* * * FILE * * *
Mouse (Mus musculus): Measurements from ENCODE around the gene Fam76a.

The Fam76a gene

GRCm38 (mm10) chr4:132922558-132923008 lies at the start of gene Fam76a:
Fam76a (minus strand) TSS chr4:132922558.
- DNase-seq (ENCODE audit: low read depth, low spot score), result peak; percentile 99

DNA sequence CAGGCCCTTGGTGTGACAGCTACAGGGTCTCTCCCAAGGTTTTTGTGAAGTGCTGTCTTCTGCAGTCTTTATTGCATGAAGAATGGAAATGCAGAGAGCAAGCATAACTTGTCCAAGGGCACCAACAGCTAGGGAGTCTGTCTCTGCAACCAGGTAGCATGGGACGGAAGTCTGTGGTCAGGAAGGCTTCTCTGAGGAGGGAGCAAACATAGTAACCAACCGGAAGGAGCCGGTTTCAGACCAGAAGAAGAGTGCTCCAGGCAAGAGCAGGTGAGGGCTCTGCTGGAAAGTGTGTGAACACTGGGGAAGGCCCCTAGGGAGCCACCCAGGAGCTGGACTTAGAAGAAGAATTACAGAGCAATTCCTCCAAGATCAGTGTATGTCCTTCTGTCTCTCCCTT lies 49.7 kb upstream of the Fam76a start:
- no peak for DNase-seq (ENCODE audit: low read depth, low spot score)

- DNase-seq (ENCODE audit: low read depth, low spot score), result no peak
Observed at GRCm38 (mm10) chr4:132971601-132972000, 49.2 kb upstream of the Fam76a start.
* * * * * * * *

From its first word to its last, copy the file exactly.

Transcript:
Mouse (Mus musculus): Measurements from ENCODE around the gene Fam76a.

The Fam76a gene

GRCm38 (mm10) chr4:132922558-132923008 lies at the start of gene Fam76a:
Fam76a (minus strand) TSS chr4:132922558.
- DNase-seq (ENCODE audit: low read depth, low spot score), result peak; percentile 99

DNA sequence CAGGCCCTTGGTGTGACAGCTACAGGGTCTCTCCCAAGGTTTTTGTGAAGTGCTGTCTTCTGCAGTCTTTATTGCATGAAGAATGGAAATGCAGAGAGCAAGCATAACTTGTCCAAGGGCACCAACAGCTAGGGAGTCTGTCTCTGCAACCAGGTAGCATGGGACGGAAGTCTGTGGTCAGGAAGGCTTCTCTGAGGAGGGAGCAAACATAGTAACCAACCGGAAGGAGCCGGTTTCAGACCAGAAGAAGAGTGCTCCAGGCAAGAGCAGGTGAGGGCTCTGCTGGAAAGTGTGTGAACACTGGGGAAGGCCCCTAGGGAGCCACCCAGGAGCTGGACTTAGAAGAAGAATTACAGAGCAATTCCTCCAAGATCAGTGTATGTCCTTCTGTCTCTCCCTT lies 49.7 kb upstream of the Fam76a start:
- no peak for DNase-seq (ENCODE audit: low read depth, low spot score)

- DNase-seq (ENCODE audit: low read depth, low spot score), result no peak
Observed at GRCm38 (mm10) chr4:132971601-132972000, 49.2 kb upstream of the Fam76a start.